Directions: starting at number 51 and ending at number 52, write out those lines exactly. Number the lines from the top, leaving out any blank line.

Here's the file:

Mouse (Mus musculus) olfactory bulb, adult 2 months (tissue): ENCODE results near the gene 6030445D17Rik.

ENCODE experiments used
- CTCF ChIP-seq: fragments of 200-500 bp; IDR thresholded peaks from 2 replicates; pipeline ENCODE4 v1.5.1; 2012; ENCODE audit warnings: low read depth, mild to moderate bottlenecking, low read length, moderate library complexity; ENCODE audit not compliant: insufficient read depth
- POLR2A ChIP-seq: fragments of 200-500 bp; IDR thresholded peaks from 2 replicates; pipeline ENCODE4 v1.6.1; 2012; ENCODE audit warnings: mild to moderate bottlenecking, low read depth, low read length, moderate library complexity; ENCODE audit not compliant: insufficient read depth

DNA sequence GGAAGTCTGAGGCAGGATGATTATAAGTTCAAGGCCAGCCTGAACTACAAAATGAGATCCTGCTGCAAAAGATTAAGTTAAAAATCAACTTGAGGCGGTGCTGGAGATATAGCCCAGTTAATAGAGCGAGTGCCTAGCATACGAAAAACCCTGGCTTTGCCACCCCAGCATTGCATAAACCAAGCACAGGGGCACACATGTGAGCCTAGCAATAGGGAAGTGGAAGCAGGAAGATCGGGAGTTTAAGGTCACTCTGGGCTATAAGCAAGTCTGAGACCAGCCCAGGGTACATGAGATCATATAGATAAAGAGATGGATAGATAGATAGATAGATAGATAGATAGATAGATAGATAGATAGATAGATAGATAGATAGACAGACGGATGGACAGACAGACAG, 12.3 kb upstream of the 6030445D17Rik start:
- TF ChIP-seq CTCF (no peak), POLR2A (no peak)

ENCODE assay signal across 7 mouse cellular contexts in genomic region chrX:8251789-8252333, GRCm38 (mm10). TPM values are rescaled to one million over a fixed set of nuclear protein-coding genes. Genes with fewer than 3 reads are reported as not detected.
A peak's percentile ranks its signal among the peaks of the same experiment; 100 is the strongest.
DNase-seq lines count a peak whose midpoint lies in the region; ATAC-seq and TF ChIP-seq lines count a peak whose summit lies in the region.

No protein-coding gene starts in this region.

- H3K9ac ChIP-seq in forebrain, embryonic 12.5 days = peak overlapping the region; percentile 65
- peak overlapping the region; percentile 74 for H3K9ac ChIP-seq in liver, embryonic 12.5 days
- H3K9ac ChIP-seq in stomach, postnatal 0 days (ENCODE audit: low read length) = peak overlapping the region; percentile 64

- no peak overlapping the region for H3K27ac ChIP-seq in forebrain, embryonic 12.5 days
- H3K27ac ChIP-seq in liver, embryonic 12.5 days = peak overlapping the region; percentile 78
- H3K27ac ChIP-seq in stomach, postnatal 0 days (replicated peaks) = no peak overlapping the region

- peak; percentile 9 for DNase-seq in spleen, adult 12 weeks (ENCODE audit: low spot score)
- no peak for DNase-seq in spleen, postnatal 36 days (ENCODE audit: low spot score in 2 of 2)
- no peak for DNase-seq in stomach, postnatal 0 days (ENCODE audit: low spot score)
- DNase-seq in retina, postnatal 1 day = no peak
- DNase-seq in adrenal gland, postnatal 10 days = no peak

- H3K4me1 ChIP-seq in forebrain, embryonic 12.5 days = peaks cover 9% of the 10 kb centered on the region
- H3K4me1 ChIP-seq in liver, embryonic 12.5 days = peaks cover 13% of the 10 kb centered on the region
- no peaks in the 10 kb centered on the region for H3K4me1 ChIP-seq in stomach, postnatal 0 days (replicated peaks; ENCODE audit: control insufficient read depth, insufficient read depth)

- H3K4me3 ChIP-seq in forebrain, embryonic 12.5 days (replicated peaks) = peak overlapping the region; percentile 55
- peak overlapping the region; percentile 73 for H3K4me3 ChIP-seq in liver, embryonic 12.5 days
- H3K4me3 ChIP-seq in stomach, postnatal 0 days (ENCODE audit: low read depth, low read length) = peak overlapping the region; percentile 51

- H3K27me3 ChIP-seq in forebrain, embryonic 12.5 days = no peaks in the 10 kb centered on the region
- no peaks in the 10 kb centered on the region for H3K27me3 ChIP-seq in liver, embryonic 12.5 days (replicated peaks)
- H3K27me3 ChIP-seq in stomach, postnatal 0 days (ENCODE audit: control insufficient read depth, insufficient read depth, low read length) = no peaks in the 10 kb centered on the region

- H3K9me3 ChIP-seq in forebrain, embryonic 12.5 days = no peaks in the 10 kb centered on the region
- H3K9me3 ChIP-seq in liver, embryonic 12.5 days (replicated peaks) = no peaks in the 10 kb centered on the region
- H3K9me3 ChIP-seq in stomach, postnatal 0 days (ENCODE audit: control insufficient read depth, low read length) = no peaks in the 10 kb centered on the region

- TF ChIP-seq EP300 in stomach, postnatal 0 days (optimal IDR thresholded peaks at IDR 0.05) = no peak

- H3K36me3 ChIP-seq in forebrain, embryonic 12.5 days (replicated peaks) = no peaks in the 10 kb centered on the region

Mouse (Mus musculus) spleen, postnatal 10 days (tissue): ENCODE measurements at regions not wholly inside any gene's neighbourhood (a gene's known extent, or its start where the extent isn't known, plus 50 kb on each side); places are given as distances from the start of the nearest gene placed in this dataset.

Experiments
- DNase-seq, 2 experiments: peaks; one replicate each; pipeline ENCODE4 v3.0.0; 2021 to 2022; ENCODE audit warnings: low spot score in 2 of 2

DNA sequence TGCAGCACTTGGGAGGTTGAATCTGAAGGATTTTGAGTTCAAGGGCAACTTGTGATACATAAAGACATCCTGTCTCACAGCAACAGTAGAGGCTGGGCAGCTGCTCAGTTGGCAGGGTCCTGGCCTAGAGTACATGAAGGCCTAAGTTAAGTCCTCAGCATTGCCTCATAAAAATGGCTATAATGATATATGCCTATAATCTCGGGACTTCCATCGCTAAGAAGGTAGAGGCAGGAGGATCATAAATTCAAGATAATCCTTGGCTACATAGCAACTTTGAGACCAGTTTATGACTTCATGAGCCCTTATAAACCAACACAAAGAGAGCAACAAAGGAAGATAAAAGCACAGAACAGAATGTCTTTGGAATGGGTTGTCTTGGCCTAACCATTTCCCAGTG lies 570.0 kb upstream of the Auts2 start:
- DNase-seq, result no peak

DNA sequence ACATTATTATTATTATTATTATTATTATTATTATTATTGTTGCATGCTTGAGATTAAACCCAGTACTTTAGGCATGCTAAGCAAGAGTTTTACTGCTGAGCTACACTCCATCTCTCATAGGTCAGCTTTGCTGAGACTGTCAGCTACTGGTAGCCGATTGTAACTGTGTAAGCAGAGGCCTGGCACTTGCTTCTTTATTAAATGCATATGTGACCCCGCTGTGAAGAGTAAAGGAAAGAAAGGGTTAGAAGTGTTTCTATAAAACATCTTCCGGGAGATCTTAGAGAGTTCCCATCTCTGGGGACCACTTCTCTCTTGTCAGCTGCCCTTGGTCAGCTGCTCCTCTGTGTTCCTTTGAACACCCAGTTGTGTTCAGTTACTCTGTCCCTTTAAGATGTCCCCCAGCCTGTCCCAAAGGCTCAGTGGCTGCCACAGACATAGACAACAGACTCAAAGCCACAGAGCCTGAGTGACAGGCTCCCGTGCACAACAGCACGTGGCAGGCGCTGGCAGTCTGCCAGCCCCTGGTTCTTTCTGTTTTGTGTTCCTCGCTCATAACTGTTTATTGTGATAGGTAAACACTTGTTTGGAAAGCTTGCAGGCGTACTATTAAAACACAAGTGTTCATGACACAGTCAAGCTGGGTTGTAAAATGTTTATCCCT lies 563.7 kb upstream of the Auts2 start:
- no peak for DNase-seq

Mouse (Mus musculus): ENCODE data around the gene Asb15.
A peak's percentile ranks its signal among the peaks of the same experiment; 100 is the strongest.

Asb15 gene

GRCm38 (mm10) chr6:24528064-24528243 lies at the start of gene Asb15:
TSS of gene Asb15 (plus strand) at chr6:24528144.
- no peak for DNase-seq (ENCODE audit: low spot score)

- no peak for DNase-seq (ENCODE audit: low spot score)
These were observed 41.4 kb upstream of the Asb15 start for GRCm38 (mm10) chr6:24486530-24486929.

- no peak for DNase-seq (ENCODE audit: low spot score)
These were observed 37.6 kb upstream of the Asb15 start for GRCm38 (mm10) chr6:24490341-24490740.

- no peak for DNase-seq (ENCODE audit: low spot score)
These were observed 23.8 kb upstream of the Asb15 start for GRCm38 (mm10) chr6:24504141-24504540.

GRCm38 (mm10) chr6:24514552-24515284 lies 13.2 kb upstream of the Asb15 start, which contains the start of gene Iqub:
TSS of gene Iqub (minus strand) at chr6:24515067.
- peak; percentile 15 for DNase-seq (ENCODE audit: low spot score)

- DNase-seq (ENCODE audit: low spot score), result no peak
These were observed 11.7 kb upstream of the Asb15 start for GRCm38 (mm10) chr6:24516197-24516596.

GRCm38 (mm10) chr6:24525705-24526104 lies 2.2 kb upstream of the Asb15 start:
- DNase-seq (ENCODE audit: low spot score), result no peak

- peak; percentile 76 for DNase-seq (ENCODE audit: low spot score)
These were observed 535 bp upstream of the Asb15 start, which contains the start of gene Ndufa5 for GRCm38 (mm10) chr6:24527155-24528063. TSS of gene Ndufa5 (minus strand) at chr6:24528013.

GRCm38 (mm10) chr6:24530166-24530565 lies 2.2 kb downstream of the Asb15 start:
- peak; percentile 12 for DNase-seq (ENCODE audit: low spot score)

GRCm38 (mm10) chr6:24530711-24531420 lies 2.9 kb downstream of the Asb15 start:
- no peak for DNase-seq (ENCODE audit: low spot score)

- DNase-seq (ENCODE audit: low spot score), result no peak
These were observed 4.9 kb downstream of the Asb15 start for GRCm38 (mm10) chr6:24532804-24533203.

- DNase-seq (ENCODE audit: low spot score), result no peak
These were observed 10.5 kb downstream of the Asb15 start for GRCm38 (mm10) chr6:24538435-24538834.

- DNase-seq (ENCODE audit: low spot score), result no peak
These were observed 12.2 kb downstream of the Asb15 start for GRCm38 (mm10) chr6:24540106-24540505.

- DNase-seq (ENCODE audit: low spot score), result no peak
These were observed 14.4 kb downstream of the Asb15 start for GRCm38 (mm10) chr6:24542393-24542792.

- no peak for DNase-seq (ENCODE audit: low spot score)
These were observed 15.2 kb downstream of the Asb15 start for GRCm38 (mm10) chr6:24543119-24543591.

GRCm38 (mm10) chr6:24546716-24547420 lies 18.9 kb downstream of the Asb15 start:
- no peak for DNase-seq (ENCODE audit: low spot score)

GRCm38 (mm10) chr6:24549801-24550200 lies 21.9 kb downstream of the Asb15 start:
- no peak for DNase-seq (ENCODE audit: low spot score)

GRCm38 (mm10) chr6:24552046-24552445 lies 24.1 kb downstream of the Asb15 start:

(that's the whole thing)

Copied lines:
- no peak for DNase-seq (ENCODE audit: low spot score)
These were observed 37.6 kb upstream of the Asb15 start for GRCm38 (mm10) chr6:24490341-24490740.